Food & Drink

What are the 7 coolest things about Park Road’s newest restaurant?

Bar’s-eye view: Flourshop will have all of its cooking right in the middle of the restaurant when it opens by Feb. 1.
Bar’s-eye view: Flourshop will have all of its cooking right in the middle of the restaurant when it opens by Feb. 1. Kathleen Purvis

The plastic wrap is off the bar chairs, the tables are all in place, and they’ve gotten the OK to bring in food and start testing dishes at the long-awaited new restaurant in Park Road Shopping Center’s Back Lot section.

Trey Wilson, the chef/owner of Customshop, gave me a tour of his new Flourshop on Thursday. A few things to know:

Chef/owner Trey Wilson calls his wood-cooking apparatus, with hooks, a pulley and ridged grill, “the main attraction.” Kathleen Purvis

1. It will smell amazing. Wilson’s pride and joy (he calls it “the main attraction”) is the elaborate wood-cooking rig right behind the bar, which includes a wide flat-top, a wheel for raising and lowering hooks that will hold ducks and cuts like legs of lamb and pork shoulder, a ridged grill top and a rotisserie that’s still going in. Since they’ll burn wood into coals right there, the aroma of roasting meat, dripping fat and burning coals should be a feast for your nose.

All the tables and bar chairs are uncovered and ready to go around Flourshop’s tiled bar. Kathleen Purvis

2. You won’t be able to miss the cooking. This takes the open-kitchen format a step further. All the cooking will happen behind the big, u-shaped bar, including the pasta-making, the wood cooking (see above) and the oven for breads and baguettes, (but absolutely not pizza, Wilson says), roasting vegetables and specialties like porchetta.

3. Expect a head-down chef. Wilson is well known for avoiding attention, but he and his sous chefs and line cooks will be right there on display. “I’m thinking about ear buds,” Wilson admits. “That’s going to be hard for me. I’ll have to adjust.” The only things behind the back wall are the prep and cleanup areas and a large walk-in refrigerator.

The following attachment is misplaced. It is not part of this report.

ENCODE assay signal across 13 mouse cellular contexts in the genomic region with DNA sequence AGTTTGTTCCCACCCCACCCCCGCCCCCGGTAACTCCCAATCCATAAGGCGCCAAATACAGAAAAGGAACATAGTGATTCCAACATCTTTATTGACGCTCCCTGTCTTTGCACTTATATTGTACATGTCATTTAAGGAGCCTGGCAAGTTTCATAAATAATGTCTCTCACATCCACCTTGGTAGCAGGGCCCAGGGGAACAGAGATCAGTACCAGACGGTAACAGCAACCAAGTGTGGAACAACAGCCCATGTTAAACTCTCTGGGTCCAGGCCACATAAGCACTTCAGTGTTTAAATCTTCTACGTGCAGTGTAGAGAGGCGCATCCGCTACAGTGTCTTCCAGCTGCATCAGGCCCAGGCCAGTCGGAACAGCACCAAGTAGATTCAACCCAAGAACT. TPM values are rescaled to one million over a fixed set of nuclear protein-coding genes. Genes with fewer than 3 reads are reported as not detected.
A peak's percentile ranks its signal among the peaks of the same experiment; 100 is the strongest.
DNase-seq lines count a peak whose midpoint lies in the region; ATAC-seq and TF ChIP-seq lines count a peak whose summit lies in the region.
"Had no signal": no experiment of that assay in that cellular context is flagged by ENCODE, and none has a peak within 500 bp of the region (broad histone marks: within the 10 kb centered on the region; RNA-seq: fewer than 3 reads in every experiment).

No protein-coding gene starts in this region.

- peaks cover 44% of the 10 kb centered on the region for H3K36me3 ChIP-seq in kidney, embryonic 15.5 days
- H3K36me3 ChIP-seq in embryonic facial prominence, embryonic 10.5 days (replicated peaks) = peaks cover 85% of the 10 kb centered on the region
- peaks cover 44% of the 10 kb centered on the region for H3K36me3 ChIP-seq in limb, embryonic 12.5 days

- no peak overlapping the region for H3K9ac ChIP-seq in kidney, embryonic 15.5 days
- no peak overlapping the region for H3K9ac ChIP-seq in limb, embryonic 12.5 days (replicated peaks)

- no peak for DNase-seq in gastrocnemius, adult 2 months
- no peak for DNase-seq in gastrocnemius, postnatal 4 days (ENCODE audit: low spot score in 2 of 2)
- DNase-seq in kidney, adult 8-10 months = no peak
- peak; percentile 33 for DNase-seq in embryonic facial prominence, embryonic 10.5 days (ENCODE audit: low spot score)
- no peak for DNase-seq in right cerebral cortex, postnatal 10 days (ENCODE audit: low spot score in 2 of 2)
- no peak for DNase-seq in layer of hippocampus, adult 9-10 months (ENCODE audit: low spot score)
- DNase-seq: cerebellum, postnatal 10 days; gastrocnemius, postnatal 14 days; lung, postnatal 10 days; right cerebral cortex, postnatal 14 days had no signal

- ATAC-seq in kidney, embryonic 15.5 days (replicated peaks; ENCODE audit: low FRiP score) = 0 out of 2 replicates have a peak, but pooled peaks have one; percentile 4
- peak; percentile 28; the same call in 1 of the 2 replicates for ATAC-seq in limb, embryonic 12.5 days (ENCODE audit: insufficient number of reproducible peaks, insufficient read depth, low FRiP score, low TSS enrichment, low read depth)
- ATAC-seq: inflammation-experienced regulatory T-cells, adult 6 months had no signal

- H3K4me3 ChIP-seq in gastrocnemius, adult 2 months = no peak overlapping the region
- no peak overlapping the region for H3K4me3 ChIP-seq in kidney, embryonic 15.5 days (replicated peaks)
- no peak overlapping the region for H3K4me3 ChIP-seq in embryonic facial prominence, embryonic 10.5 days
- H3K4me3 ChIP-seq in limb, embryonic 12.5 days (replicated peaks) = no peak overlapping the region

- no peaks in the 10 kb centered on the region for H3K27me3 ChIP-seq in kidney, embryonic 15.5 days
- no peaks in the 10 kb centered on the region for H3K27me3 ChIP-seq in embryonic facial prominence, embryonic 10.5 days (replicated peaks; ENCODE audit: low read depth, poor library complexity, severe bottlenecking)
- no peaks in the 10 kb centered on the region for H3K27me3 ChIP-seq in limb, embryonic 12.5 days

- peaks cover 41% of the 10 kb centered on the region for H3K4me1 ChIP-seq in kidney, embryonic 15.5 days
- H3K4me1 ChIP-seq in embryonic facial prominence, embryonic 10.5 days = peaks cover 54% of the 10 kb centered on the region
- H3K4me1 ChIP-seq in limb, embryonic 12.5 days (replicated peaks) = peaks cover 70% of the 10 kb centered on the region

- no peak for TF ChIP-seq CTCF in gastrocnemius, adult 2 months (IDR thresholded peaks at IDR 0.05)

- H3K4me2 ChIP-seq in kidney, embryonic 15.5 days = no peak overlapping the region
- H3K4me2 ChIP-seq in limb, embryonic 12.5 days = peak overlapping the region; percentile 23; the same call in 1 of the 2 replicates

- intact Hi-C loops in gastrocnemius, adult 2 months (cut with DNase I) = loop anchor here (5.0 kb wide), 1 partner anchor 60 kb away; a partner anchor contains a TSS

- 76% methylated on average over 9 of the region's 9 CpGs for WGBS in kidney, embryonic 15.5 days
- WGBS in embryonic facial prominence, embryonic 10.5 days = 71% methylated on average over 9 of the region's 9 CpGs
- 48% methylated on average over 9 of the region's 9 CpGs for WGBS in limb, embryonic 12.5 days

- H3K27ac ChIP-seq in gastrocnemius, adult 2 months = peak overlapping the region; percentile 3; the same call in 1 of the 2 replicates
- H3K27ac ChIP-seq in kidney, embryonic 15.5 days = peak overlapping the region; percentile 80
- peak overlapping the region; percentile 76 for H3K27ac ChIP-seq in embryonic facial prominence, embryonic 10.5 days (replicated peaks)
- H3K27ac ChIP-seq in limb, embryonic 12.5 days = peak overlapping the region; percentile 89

Flourshop will include about 30 seats on a covered deck on the end of the building. Kathleen Purvis

4. Food and price lowdown. While Wilson is still working on the menu ( “I have a menu – ish,” he says), the inspiration is Italian, with pastas under $20 unless they’re topped with something expensive, like king crab. Expect $8 to $12 for small plates and appetizers and full entrees in the low $20s. On that menu-ish, for sure: Roasted ducks, whole fish (he still uses local purveyor Rock Stone of China Grove), big cuts of pork, and lots of vegetables, many from his large home garden.

5. Come thirsty for wine. While there is a liquor license and he will have a small collection of things to make things like champagne cocktails, he’s really serious about the wines. He’s only got four taps for local/craft beers and a few in bottles. But he’ll have 60 wines, all under $100. “I want it all food-driven alcohol,” he says. Translation: Wine that matches the food. If you want a cocktail, go across the parking lot to Dot Dot Dot.

6. When you can go. He’s saying Feb. 1 officially, although soft openings may begin before that. Keep an eye out for updates.

7. The biggest news. More Flourshops are coming. Wilson plans to get this one up and running for a year. But after that, he wants to add more locations in towns and cities near Charlotte.

Kathleen Purvis: 704-358-5236, @kathleenpurvis